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Army of Two: The 40th Day - Chapters of Deceit

You and whose army?

One of the pleasures of reviewing downloadable content is that the game itself is a known quantity. With no need to spend time on important, but not particularly interesting, nuts-and-bolts elements such as graphics and control, we're free to consider the game as an experience and as a narrative.

Sadly, for Army of Two, that doesn't work in the game's best interests. Two new campaign missions await in this rather pricey bonus chunk, but since few players will be hungry for more of the game's underfed story, it can only fall back on gameplay mechanics that were only adequate first time around.

Unlike the original game, which offered a cut-and-dried alternate ending for your download pleasure, these levels occupy a strange and confusing place in the story, with characters killed at the end of the game now brought back to life, and objectives once completed still to be tackled. They're classed as Chapters 8 and 9, and take up residence at the end of the level select menu, yet seem to take place somewhere between the hospital stage (Chapter 4) and the shopping mall (Chapter 5).

There's nothing in-game or in the pre-download text to explain what the heck is going on. This is crude, cut-and-paste storytelling, not helped by the fact that the story was hardly streamlined to begin with, and for those who care about such fanciful notions as context and purpose it makes for an annoyingly fragmented re-introduction to the world of Salem and Rios.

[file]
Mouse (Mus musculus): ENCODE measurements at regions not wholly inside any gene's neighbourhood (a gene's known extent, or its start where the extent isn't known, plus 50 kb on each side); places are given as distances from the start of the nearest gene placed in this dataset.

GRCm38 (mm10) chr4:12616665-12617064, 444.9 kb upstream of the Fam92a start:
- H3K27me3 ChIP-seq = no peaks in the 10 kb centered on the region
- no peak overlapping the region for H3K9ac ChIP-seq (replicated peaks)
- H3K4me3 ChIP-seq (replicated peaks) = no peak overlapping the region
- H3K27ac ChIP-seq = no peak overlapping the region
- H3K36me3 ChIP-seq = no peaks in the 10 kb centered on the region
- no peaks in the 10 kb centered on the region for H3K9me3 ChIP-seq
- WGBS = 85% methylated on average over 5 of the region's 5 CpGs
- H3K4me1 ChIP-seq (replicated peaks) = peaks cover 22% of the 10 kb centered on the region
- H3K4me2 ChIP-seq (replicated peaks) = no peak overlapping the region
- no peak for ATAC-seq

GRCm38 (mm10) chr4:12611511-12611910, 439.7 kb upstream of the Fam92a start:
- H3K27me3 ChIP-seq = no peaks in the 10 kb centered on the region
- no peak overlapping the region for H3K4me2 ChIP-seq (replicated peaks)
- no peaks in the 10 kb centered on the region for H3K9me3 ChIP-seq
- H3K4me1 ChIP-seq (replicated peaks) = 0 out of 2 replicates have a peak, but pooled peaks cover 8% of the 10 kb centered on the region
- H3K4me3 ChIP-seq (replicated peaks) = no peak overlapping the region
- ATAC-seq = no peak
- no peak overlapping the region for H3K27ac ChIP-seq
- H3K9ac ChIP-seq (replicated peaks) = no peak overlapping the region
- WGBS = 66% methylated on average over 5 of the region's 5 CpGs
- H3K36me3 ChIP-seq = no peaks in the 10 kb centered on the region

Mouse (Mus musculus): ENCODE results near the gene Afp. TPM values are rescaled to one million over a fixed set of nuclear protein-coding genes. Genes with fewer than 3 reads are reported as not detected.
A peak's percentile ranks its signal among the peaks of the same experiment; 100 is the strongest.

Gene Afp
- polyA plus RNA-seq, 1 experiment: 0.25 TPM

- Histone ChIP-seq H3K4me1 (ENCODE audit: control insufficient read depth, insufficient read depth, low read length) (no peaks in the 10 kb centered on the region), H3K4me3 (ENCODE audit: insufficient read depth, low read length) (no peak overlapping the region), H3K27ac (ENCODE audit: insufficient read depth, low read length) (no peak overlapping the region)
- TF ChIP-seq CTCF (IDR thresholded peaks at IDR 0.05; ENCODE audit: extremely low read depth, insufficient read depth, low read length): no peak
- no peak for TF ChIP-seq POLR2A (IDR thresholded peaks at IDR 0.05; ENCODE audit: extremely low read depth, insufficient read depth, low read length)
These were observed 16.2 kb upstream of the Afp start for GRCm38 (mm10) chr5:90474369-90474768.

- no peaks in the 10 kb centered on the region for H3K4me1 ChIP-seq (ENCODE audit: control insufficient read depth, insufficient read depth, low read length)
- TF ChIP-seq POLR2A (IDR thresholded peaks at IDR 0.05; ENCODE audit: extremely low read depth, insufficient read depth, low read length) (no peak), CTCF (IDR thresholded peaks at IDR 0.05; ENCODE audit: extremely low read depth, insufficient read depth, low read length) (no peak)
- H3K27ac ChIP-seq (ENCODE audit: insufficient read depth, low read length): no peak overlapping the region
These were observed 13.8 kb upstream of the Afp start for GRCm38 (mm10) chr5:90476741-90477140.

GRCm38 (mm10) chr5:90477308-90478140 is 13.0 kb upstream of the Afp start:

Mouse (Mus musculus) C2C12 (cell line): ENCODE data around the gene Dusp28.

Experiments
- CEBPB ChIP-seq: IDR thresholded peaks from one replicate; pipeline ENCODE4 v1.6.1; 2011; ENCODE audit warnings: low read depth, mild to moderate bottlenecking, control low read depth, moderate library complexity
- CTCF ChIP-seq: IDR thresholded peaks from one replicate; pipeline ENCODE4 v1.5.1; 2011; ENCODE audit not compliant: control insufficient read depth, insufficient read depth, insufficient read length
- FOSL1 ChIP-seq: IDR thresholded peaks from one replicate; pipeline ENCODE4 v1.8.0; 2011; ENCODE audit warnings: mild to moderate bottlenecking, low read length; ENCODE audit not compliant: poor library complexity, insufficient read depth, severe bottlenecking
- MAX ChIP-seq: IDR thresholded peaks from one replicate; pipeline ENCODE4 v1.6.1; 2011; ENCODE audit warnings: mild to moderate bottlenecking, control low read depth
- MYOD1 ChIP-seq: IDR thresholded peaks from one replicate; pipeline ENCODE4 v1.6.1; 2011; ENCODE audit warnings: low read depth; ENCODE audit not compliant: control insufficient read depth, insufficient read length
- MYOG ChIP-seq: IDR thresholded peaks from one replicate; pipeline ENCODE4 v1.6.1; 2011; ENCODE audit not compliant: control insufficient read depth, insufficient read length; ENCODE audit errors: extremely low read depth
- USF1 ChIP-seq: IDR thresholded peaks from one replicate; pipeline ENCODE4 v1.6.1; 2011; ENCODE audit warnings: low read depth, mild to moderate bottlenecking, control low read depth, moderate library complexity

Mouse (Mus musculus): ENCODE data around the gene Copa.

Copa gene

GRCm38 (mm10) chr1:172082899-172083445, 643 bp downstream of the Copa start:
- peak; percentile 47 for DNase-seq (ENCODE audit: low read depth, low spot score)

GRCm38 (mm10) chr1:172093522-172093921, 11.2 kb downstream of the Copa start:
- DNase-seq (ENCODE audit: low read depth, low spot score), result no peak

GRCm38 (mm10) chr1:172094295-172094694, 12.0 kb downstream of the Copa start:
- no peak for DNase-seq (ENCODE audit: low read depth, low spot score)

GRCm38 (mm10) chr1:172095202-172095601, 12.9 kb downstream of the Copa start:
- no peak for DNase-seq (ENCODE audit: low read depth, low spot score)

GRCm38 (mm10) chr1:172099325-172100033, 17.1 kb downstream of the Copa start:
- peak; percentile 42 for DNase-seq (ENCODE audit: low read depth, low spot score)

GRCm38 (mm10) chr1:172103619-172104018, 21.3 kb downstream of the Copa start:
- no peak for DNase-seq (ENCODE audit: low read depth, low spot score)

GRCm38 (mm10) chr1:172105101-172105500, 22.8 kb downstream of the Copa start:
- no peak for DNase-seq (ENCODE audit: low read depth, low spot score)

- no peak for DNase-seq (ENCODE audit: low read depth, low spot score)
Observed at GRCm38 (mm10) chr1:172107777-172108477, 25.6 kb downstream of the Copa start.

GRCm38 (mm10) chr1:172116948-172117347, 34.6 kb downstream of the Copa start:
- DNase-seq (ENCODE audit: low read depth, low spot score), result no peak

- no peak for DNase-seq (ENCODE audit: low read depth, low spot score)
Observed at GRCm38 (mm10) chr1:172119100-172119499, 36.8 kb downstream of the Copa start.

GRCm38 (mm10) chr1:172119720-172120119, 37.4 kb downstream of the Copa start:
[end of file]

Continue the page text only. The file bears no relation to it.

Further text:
Screenshot of Deceit (it's not from the DLC).

If you've come solely for the action, things are on a firmer footing - although not by much. There are no new co-op moves, and no new weapons or enemies, but you do get lots and lots of enemies to kill. Played on normal difficulty you're looking at around 90 minutes to blaze through these new missions, and if anything they're even more ferocious than the existing stages: the body count for a normal run through Chapter 9 stands at over 400.

Sadly, the same dearth of imagination that ensured the full game never became more than "quite good" eats away at the design and pacing here, with little inspiration in the locations or what happens within them. Tromp down the corridor. Dive into cover. Distract. Flank. Snipe. It's literally more of the same, which would be fine for a game that had already proved its worth, but for a rough diamond like The 40th Day you'd be forgiven for wanting a little more polish after the fact.

Unforgivably, these missions don't even offer many memorable set pieces. Only one shoot-out, halfway through Chapter 8, gets the pulse racing. Taking place in a large open courtyard, it offers a thrilling array of tactical opportunities, menacing you from all sides and requiring focused co-operative play to survive.

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About the Author

Dan Whitehead avatar

Dan Whitehead


Dan has been writing for Eurogamer since 2006 and specialises in RPGs, shooters and games for children. His bestest game ever is Julian Gollop's Chaos.


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